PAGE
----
INeedThatForkOff Tue 15-Jan-13 22:28:23

Yep, Hazle, that's about the jist of it. And if you don't like it, don't shit in my toilet grin

Permanentlyexhausted Tue 15-Jan-13 23:08:14

Those flushing anything anything other than human excrement and toilet paper down the loo may eventually discover that a poo-infected loo brush is infinitely more preferable to the poo-infected water seeping into their houses from their blocked drains.

seeker Wed 16-Jan-13 06:20:57

I'm fascinated that the couple of us who've said "but what about the environment ?" have been studiously ignored.......

Bogeyface Netherlands Wed 16-Jan-13 09:02:29

I noticed that too Seeker hmm

valiumredhead Wed 16-Jan-13 09:05:17

I bet all the disposable wipes/toilet duck thing users are the ones who tut at me for using my tumble drier and washing machine every day wink

CaptChaos United States Wed 16-Jan-13 10:50:27

Up until recently we had a loo with a poo shelf, along with water so hard you had to chip it out of the taps.

I used a loo brush along with WCEnte and it cleaned it up a treat. I then put a little squirt of the loo cleaner in the water receptacle. We all survived! Even my mindees did.

Hobbitation Wed 16-Jan-13 14:10:44

Type 5 2/3 times a day for me. With skids! I used to suffer with IBS though and it could be anything from 1-7.

I use disposable wipes but only for my bottom (that are meant to be flushed).

GreenShadow England Wed 16-Jan-13 14:27:35

So much depends on the design of the loo.

We recently had a new bathroom and the WC is slightly odd instead of poo falling straight down into the water, it tends to land on the back of the bowl, just above water level (is that what you mean by a poo shelf CaptChaos?). REally annoying and seems such a basic design fault (wasn't a particularly cheap loo either). I never remember to sit forward when on it and would guess no one else does, judging by the daily mess....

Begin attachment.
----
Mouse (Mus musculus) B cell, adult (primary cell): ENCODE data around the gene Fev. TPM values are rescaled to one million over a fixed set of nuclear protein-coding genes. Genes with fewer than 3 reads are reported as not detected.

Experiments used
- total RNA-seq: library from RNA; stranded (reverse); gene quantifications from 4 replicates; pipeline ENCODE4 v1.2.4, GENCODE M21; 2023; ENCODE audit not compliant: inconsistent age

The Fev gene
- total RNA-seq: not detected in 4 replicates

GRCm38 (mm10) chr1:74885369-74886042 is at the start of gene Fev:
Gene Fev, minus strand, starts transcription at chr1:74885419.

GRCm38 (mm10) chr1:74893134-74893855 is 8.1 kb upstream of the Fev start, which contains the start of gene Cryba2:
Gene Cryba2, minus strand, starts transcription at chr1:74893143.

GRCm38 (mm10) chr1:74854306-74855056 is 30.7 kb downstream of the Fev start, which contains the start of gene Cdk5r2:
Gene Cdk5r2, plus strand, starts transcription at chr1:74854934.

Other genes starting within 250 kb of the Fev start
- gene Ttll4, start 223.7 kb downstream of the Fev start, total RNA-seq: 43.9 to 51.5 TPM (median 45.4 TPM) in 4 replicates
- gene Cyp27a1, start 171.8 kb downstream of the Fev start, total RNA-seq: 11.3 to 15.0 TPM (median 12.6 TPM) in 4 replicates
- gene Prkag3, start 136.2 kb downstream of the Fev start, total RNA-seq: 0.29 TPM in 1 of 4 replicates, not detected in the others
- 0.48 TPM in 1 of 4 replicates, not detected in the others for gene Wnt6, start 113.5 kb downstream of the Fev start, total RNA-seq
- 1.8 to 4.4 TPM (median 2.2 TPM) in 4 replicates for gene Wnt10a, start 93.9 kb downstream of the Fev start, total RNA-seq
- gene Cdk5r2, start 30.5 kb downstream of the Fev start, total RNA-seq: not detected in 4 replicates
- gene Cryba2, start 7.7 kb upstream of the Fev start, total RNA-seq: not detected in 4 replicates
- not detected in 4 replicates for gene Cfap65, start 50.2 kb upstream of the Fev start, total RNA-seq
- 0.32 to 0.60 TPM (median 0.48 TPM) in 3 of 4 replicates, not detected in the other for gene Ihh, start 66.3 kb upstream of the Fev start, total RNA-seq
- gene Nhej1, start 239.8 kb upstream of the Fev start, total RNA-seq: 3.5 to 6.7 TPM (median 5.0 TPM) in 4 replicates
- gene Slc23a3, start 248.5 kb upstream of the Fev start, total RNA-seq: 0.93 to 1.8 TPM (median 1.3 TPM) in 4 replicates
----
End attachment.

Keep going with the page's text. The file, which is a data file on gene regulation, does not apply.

Nooneelseisallowedafergus Wed 16-Jan-13 14:45:30

My toddler does type 5s. Although didn't know about the classification until yesterday.
Another thing to be smug about.....'my child does type 5 poos don't you know, a sign of an extremely high functioning bowel, if there was a grammar school for bowel movements each and every one of his poos would get a place'.

Permanentlyexhausted Wed 16-Jan-13 23:09:50

Hobbitation I use disposable wipes but only for my bottom (that are meant to be flushed).

Well, they say they are flushable but if you asked a drain clearing expert I think you'll find they have a different opinion.

They'll go as far down your drains as they can until they get caught on something. Then, because they don't disintegrate like toilet paper does, they just stay there. Then the next 'flushable' wipe comes along ... and so on, until the waste water can no longer seep past the blockage and flows back the way it came.

Don't say you weren't warned!!

Nooneelseisallowedafergus Sun 20-Jan-13 19:03:07

Quick update.
I am still using the disposable loo brush system, and loo wipes for that matter, but I am putting them all in the bin after use, NOT flushing them anymore.
So if you have a blocked drain you don't have to look in my direction anymore!

CocktailQueen Tue 22-Jan-13 10:48:19

I'm fascinated that the couple of us who've said "but what about the environment ?" have been studiously ignored.......

I agree, Seeker! What's mroe important??!

coraltoes Tue 22-Jan-13 11:16:21

I banned all toilet use on this basis, adults are given nappies upon arrival and asked to dispose of them at home. No germs.

I've successfully wiped 'residue' from the toilet bowl with a piece of toilet tissue, whist wearing my rubber gloves (which are only used for toilet/bathroom cleaning, and washed (in handwash) between uses).

Anything else that goes down the toilet is either a bodily fluid/excretion, toilet paper or eco-friendly cleaning product. (I'm with the environment bods on this).